Just the one duck

April 2017
Green Door Store

Duck Rabbit

Duck Rabbit

It was a warm spring day, but a cool spring evening. At the Green Door Store, first up for Spirit of Gravity were Duck Rabbit, intrepid and enterprising sound collectors who had done us proud at the Caroline of Brunswick about eighteen months back. Joe, James and Tom played two improvised pieces tonight – the first drawing on samples from a historic working grain-mill (the last full-time working one, they said), and the second from the sounds of a Liverpool scrapyard. Sometimes they whipped up a storm, twisting and wringing the sounds from their machines – in Tom’s case a self-made controller called a Clarinot. At other times – especially on the fadeouts – the sonics they conjured were so subtle that no one knew if they should applaud yet. Eventually, they did anyway.


Andrew Greaves

Andrew Greaves

Next up, Spirit of Gravity collective member Andrew Greaves played the final instalment of his Octabeast series – the ‘last will and tentacle’. Appropriately, its minor key imparted an elegiac sense of a page turned, or a book closed. Over layered, pulsating sequences and echo loops, Andrew added lyrical notes on the mighty Casio 400, with plenty of rhythmic and harmonic contrast and counterpoint to hold attention fast. Behind him flashed up magnificent, self-produced collages, in which Renaissance cherubs vied for space with Russian iconography, a boxer and 1950s goalkeeper (former Palace legend Bill Glazier, it emerges). Andrew hasn’t combined these two elements of his artistic output before but, on this showing, he should surely do it again. As a performer, the lad done great and, as always, gave 110 percent.


Resonant Blue

Resonant Blue

Last but unleast, Resonant Blue from Hove, who let it be known during the sound check that they would be loud, and didn’t disappoint in that or in the overall impact of their set. With a simple guitar and laptop setup, the duo produced the kind of soundthrob that really rolls and rumbles in the stomach. On the screen, logs burned in a grate – keeping the home fires burning, while Guardian news alerts went off in my pocket about bombs landing in Syria. Much of Resonant Blue’s loudest sounds derived, I think, from a single sampled growl; the higher frequencies sang in the ears, in my case for some days afterwards, enhancing the sense of time well spent. Towards the end to the set, what sounded like a fire alarm mutated into something closer (odd as this may sound) to ‘This Town Ain’t Big Enough for Both of Us’ played on the bagpipes.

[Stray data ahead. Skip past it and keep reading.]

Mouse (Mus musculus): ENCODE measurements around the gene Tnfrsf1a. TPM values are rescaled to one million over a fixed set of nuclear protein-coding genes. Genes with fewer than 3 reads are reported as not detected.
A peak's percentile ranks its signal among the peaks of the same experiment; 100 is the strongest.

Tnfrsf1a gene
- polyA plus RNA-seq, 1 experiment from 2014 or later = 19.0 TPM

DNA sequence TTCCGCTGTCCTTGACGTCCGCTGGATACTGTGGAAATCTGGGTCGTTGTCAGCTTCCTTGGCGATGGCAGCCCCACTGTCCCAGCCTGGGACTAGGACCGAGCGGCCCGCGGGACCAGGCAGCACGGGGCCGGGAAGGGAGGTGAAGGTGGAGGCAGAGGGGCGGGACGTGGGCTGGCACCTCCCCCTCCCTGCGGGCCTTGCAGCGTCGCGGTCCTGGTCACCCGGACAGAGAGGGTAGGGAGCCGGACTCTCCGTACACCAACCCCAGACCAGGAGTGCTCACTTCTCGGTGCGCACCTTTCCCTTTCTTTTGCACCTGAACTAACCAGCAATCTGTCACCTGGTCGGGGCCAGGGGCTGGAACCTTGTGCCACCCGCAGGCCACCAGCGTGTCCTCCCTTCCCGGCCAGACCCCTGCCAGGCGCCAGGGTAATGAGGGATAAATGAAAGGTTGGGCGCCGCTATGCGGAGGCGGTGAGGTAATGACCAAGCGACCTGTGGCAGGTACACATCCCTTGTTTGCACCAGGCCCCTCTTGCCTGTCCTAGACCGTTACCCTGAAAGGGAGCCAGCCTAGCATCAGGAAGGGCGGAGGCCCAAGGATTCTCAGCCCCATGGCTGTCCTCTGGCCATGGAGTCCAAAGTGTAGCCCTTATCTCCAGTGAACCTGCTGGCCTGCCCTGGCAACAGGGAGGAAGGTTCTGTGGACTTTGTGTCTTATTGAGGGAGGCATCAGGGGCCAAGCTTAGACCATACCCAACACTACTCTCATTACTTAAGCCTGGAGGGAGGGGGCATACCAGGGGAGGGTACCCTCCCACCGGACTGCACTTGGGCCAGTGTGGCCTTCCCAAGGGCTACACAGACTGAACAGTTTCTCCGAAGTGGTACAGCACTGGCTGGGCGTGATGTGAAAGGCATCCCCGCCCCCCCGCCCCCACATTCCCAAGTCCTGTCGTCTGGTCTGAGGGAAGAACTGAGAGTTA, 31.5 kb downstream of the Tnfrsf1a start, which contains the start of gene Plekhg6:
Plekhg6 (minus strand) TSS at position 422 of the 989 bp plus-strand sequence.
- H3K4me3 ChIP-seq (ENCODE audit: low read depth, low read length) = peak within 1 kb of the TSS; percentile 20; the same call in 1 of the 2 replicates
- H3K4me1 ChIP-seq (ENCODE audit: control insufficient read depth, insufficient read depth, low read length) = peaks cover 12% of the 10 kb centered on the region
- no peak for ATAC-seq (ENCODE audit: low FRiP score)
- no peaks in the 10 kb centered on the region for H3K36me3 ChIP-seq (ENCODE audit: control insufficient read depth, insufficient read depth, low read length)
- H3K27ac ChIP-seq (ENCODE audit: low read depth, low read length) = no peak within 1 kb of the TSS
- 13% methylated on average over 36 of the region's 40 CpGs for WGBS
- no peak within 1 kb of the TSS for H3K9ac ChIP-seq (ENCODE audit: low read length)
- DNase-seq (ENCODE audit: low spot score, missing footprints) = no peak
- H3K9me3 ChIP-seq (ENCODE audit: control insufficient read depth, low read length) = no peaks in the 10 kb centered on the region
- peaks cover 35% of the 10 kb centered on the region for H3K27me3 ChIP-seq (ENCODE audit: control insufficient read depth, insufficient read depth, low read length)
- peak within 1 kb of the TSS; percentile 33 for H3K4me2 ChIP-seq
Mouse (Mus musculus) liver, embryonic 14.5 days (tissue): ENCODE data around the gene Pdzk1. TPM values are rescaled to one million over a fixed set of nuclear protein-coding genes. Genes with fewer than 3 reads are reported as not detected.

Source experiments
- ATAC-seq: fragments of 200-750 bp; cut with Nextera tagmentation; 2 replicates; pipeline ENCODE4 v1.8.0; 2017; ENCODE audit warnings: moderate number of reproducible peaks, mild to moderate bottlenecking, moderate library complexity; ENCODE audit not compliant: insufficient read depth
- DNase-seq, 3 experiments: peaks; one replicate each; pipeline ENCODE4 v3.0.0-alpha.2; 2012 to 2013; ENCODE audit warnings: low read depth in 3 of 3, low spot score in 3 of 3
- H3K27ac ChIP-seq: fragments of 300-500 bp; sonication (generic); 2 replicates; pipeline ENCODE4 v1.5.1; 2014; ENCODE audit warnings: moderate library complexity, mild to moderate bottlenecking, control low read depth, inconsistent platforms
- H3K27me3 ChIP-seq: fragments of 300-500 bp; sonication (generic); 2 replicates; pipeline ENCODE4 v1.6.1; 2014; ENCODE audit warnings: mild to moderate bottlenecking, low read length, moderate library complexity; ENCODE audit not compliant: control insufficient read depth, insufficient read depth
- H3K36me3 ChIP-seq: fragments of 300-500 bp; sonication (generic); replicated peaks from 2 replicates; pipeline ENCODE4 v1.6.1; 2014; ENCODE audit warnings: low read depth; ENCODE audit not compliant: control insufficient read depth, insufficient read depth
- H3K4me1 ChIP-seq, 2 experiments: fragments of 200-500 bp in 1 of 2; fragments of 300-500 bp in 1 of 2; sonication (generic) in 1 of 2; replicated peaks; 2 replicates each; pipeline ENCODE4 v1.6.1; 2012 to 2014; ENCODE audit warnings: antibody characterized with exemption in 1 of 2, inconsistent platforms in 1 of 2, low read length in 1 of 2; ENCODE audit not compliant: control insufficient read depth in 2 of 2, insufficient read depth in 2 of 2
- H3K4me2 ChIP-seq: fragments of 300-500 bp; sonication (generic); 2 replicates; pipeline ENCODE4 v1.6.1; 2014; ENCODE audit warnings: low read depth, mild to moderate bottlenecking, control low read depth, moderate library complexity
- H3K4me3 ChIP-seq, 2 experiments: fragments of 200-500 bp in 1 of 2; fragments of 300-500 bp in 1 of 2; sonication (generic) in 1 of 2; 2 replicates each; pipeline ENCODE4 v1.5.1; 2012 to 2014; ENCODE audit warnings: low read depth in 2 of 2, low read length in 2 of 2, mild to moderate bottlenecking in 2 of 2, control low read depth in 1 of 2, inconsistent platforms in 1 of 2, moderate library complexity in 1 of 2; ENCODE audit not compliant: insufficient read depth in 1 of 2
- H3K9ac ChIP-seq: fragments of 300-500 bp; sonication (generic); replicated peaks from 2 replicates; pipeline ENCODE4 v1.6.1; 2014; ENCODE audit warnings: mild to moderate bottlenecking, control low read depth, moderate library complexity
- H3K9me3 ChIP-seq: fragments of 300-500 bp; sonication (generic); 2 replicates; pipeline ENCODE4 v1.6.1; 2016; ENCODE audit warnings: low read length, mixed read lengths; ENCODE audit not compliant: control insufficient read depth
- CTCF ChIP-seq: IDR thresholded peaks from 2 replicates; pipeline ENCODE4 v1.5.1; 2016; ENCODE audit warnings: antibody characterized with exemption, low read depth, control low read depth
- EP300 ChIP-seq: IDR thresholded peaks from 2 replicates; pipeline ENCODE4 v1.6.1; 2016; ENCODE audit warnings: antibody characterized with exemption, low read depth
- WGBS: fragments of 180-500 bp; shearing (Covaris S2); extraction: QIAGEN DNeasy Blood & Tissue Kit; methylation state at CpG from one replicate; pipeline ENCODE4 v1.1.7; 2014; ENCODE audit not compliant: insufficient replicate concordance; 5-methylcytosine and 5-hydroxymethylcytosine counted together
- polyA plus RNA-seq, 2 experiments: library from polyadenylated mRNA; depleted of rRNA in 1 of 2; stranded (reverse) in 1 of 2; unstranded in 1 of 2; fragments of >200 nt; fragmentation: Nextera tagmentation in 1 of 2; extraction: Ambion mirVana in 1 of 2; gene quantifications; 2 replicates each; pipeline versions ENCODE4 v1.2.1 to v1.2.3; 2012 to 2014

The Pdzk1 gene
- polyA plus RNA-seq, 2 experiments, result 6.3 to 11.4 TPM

Unfortunately, no video was taken of this event.


Laboratory conditions

January 2015
The Scope

The Four Heads

The Four Heads
There are already a good number of people in when the Four Heads start. Dan is set up with singing bowls and an odd single stringed instrument at the back also mic’d up and playing quietly back through the PA, Geoff is perched on a stool just inside the door playing his ukelele through a cheap delay to a quiet amp on the other side of the room. The idea is an immersive sound that isn’t overwhelming, so the uke washes back and forth with occasional plonks, and Dan gongs and pings with his singing bowls, and bows more or less everything he can see.


Laborotoro

Laborotoro Before Laboratoro play we move people around a bit so that Xelis has some space on the floor. He has reflector dishes with microphones (and pickups?) suspended from the ceiling feeding thin wires to Ed who is set up under the Caroline of Brunswick’s screen. Xelis talks and sings into the dishes the sound is processed by Ed’s Max MSP patches into arpeggios, or noise or something… There are field recordings – bird song and bunker sounds – and they both play a range of trumpets and hunting horns, Ed has a couple of drums he sticks or pats with beaters. Xelis dances and prowls, too. It’s good to see that they’re still not managing to do anything straight.


Duncan Harrison

Duncan Harrison The gap between sets is far too long but we keep the wide open space for Duncan Harrison. He balances his mixer on a stool, puts on dark glasses (after apologising) and starts talking about and from Henry Miller & Henry Rollins. He has some text in the middle of the floor and a cassette recording of some of it, he reads the text; standing, kneeling, crouching – after a while of this he presses a button on his mixer and we’re engulfed with a not loud but very unpleasant squall of feedback so that it feels like someone has unplugged the speaker on reality. You can see Duncan continue talking but not hear anything distinctly. He comes over to Agata who has been taking photographs and whispers in her ear. The horn player from Birds of Death Valley leaves the room visibly distressed: it is very unpleasant. Duncan shuts it off and I don’t remember if he reads some more or just stops.


duck-rabbit

duck-rabbit duck-rabbit are set up on a table at the “stage” end of the room, Tom Taylor playing a keyboard loaded with crunchy step sounds from Dungeness beach, and one of Joe Wright or James Opstead playing a weird joystick controller thing slung round a neck, and the other with a non-keyboard controller controlling a box synth I’d not seen before. the results are somewhere on the line of free improv and abstract electronica, Tom’s fingers bashing impressively around the keyboard bringing forth all manner of horrible noises. This mismatch is even more pronounced on the third improvisation where they replace the Dungeness sounds with those from a Widnes scrapyard.